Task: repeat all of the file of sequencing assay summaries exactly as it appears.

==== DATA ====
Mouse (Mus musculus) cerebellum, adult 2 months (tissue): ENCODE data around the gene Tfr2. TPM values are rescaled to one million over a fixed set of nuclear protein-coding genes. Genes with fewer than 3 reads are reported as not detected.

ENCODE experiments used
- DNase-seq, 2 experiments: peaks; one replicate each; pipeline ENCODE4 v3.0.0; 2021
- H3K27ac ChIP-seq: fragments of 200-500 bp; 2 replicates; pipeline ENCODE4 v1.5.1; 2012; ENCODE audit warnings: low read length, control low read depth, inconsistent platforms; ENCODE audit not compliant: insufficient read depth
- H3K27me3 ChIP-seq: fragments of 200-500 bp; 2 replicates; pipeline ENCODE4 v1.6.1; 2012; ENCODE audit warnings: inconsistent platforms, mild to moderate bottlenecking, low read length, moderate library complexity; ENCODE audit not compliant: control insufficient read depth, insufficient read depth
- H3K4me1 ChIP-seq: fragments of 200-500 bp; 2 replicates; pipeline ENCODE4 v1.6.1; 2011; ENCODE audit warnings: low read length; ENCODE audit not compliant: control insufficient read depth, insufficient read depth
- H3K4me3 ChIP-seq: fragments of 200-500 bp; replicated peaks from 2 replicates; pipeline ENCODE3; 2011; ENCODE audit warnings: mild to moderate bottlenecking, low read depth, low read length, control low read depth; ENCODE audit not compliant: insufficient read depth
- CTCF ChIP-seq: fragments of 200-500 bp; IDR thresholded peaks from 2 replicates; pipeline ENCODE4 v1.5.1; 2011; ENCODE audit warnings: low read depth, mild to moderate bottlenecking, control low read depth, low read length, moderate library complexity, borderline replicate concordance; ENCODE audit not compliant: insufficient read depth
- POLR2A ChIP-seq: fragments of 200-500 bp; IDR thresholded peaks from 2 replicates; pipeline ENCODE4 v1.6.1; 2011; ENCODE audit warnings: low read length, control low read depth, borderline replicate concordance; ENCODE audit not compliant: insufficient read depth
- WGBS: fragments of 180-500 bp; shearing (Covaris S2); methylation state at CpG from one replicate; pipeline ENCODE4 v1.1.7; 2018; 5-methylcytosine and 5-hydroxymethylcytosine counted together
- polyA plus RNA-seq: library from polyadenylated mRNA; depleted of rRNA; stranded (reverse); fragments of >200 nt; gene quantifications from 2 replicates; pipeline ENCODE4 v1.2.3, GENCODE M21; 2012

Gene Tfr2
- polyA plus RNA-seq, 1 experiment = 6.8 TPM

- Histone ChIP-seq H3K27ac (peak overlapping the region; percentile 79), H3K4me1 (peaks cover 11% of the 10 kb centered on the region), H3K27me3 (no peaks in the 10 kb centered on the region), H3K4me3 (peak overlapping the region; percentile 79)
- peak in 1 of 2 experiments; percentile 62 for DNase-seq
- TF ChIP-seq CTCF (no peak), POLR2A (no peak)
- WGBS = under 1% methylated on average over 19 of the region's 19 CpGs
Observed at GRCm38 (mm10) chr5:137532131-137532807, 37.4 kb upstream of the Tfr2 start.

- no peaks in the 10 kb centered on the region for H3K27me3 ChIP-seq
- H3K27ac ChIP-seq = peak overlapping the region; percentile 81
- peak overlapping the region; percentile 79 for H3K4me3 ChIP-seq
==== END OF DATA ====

Mouse (Mus musculus) cerebellum, adult 2 months (tissue): ENCODE data around the gene Tfr2. TPM values are rescaled to one million over a fixed set of nuclear protein-coding genes. Genes with fewer than 3 reads are reported as not detected.

ENCODE experiments used
- DNase-seq, 2 experiments: peaks; one replicate each; pipeline ENCODE4 v3.0.0; 2021
- H3K27ac ChIP-seq: fragments of 200-500 bp; 2 replicates; pipeline ENCODE4 v1.5.1; 2012; ENCODE audit warnings: low read length, control low read depth, inconsistent platforms; ENCODE audit not compliant: insufficient read depth
- H3K27me3 ChIP-seq: fragments of 200-500 bp; 2 replicates; pipeline ENCODE4 v1.6.1; 2012; ENCODE audit warnings: inconsistent platforms, mild to moderate bottlenecking, low read length, moderate library complexity; ENCODE audit not compliant: control insufficient read depth, insufficient read depth
- H3K4me1 ChIP-seq: fragments of 200-500 bp; 2 replicates; pipeline ENCODE4 v1.6.1; 2011; ENCODE audit warnings: low read length; ENCODE audit not compliant: control insufficient read depth, insufficient read depth
- H3K4me3 ChIP-seq: fragments of 200-500 bp; replicated peaks from 2 replicates; pipeline ENCODE3; 2011; ENCODE audit warnings: mild to moderate bottlenecking, low read depth, low read length, control low read depth; ENCODE audit not compliant: insufficient read depth
- CTCF ChIP-seq: fragments of 200-500 bp; IDR thresholded peaks from 2 replicates; pipeline ENCODE4 v1.5.1; 2011; ENCODE audit warnings: low read depth, mild to moderate bottlenecking, control low read depth, low read length, moderate library complexity, borderline replicate concordance; ENCODE audit not compliant: insufficient read depth
- POLR2A ChIP-seq: fragments of 200-500 bp; IDR thresholded peaks from 2 replicates; pipeline ENCODE4 v1.6.1; 2011; ENCODE audit warnings: low read length, control low read depth, borderline replicate concordance; ENCODE audit not compliant: insufficient read depth
- WGBS: fragments of 180-500 bp; shearing (Covaris S2); methylation state at CpG from one replicate; pipeline ENCODE4 v1.1.7; 2018; 5-methylcytosine and 5-hydroxymethylcytosine counted together
- polyA plus RNA-seq: library from polyadenylated mRNA; depleted of rRNA; stranded (reverse); fragments of >200 nt; gene quantifications from 2 replicates; pipeline ENCODE4 v1.2.3, GENCODE M21; 2012

Gene Tfr2
- polyA plus RNA-seq, 1 experiment = 6.8 TPM

- Histone ChIP-seq H3K27ac (peak overlapping the region; percentile 79), H3K4me1 (peaks cover 11% of the 10 kb centered on the region), H3K27me3 (no peaks in the 10 kb centered on the region), H3K4me3 (peak overlapping the region; percentile 79)
- peak in 1 of 2 experiments; percentile 62 for DNase-seq
- TF ChIP-seq CTCF (no peak), POLR2A (no peak)
- WGBS = under 1% methylated on average over 19 of the region's 19 CpGs
Observed at GRCm38 (mm10) chr5:137532131-137532807, 37.4 kb upstream of the Tfr2 start.

- no peaks in the 10 kb centered on the region for H3K27me3 ChIP-seq
- H3K27ac ChIP-seq = peak overlapping the region; percentile 81
- peak overlapping the region; percentile 79 for H3K4me3 ChIP-seq